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EPA Grants NJ, NY, VI Clean Water Funds

Wednesday, May 4, 2016

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Two U.S. states and one territory were awarded federal grants Monday (May 2) to undertake water infrastructure projects, largely involving wastewater systems and drinking water systems.

The Environmental Protection Agency announced grants to New Jersey, New York and the U.S. Virgin Islands to fund upgrades to water systems. The money will go to each government’s Clean Water State Revolving Fund and Drinking Water State Revolving Fund.

© / Terry J Alcorn

Clean Water Revolving Fund money is commonly used to help build municipal wastewater facilities and pursue other similar projects.

The state of New York was awarded the largest grant, just over $187 million in total. Of that, $147.5 million will go the clean water fund, to address wastewater issues and water pollution. The remaining $39.9 million will go to improvements to drinking water infrastructure, with special attention given to small and low-income communities, the EPA said.

New Jersey received $70 million, including $54.6 million to address wastewater and pollution, and $15.8 million for drinking-water upgrades. The U.S Virgin Islands received $8 million total, split nearly evenly between the two state funds.

"This federal funding will help ... communities upgrade their drinking water and sewage treatment systems, both of which are imperative for healthy communities,” said EPA Regional Administrator Judith A. Enck, who oversees EPA Region Two, into which the three territories fall.

Federal Funds, Local Projects

The Clean Water State Revolving Fund is a partnership between the EPA and U.S. states and territories created as part of the Clean Water Act. According to the EPA, funds are commonly used to help government, nonprofit or for-profit entities build municipal wastewater facilities, control nonpoint pollution sources, protect estuaries and pursue other similar projects.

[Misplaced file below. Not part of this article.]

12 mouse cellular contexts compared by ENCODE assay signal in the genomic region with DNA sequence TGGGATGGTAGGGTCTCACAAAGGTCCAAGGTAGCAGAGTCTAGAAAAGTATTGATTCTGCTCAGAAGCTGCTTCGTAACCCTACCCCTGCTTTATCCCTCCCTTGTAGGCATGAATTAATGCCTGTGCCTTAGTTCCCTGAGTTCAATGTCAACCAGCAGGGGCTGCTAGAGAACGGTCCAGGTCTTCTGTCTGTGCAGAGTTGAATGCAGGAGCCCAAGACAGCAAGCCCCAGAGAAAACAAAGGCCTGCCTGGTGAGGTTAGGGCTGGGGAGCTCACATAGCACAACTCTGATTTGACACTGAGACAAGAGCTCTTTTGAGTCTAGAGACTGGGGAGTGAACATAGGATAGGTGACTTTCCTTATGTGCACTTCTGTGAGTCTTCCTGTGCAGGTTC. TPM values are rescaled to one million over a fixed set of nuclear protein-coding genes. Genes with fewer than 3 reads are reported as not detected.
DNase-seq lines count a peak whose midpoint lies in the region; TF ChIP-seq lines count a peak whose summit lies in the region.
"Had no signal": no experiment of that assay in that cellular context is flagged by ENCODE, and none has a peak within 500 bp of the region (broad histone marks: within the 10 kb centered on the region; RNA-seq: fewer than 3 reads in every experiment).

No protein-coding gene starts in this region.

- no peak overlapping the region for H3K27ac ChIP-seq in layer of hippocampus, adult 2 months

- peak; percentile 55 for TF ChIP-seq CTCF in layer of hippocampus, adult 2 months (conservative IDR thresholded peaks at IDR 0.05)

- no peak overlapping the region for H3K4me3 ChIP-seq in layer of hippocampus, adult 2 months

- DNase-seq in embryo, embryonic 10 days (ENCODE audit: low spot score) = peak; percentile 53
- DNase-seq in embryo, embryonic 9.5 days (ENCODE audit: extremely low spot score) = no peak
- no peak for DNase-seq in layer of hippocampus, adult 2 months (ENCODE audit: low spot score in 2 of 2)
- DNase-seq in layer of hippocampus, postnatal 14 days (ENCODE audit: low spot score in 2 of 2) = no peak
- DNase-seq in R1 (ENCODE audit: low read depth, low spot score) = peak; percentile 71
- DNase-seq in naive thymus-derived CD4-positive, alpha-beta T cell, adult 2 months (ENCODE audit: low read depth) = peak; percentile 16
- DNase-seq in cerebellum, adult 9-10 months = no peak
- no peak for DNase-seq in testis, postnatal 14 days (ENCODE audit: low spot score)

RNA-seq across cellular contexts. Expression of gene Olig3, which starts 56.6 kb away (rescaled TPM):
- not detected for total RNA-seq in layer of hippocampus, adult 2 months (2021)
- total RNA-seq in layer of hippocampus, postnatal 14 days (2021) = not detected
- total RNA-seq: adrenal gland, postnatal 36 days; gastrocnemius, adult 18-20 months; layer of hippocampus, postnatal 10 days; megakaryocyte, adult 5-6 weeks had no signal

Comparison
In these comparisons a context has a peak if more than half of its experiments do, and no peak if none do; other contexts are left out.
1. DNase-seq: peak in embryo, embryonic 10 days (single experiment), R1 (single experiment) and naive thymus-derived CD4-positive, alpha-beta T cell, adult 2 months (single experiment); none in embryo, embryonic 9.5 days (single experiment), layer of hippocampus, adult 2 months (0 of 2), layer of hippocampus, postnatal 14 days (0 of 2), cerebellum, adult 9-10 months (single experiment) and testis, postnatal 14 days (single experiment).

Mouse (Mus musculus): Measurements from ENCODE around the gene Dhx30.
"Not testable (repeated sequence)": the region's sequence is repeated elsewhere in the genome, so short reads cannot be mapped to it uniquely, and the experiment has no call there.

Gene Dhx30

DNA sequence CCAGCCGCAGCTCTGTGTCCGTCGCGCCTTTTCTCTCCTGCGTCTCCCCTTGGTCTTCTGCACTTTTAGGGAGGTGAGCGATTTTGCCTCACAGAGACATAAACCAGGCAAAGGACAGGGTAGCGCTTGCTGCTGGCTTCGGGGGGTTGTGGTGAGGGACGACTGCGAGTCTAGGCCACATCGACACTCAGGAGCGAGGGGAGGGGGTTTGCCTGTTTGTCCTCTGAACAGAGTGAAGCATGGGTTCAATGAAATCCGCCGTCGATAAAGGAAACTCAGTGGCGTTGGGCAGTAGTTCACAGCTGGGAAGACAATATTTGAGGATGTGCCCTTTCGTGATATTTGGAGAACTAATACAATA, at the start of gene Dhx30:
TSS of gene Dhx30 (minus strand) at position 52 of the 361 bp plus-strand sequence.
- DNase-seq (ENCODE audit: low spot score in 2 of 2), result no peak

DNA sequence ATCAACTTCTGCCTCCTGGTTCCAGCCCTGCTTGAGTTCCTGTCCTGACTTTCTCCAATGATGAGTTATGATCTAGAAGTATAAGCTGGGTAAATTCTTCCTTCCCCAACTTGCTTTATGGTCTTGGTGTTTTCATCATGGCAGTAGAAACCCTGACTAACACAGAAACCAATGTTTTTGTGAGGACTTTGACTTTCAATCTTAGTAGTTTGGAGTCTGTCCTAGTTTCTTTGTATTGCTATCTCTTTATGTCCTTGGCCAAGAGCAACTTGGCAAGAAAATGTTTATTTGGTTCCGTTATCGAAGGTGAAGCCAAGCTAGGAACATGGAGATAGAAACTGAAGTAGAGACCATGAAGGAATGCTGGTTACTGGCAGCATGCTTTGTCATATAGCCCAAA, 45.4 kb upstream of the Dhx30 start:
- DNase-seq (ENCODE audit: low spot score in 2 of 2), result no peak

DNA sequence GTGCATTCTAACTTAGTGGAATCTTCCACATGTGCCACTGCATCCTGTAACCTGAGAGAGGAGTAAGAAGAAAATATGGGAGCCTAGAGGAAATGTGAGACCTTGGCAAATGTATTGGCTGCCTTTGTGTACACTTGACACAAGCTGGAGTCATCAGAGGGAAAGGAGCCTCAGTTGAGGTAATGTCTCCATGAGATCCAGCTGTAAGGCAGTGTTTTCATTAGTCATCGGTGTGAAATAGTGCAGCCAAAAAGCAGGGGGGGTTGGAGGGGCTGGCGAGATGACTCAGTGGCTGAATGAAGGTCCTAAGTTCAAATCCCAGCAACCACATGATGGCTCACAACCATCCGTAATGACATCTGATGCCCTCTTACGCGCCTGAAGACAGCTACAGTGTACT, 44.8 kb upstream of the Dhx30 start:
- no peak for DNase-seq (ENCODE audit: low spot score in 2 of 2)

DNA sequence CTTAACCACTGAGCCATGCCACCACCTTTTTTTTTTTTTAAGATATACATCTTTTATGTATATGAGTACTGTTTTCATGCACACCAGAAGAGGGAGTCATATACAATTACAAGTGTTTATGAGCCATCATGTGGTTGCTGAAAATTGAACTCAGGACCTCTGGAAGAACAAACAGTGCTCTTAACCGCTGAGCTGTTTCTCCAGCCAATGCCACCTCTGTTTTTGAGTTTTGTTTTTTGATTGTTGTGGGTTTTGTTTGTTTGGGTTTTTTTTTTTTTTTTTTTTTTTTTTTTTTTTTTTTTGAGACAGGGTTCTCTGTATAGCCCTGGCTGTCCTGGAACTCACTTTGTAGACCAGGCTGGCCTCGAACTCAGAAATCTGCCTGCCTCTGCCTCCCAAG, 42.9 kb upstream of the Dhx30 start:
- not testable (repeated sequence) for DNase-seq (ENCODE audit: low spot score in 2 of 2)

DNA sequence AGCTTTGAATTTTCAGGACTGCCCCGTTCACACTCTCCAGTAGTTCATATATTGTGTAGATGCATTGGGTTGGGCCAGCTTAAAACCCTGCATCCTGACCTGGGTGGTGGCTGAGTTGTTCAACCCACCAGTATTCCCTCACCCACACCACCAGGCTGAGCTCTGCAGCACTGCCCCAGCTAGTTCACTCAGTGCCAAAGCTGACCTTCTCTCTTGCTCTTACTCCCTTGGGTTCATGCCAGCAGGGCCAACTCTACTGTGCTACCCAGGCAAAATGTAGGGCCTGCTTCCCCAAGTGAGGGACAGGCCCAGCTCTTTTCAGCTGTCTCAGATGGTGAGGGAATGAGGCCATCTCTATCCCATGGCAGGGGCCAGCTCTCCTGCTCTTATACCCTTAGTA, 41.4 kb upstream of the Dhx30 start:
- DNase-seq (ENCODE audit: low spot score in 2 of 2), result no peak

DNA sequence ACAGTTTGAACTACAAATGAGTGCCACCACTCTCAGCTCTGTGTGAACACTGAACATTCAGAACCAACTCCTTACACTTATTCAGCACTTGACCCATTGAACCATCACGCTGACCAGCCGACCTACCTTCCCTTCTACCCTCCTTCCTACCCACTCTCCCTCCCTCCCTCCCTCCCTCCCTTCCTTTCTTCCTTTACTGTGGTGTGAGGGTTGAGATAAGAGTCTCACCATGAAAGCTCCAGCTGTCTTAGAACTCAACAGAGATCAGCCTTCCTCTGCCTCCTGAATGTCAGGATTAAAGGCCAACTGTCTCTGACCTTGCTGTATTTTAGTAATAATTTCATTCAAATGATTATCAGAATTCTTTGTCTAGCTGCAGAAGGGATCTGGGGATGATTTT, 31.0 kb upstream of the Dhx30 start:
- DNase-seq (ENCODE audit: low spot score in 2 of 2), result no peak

An example of the CWSRF at work in recent years is the Inland Empire Utilities Agency of California’s sustainable wastewater project. According to the EPA, Inland Empire received $30 million in federal funding through California’s CWSRF to modify a reservoir and add 30,200 linear feet of pipeline to transport recycled water to customers.

Local governments, nonprofits and businesses can apply for loans, guarantees or insurance, or other subsidies from the CWSRF by contacting their state’s program.

The Drinking Water State Revolving Fund works in much the same way, supporting projects that fix old and/or leaky pipes, improve drinking water treatment and otherwise address drinking water concerns. Organizations and entities seeking DWSRF assistance may contact their state program.

The CWSRF was established in 1989; the DWSRF was put into place in 1996.


Tagged categories: Clean Water Act; Environmental Protection Agency (EPA); non-potable water; North America; potable water; Program/Project Management; Wastewater Plants

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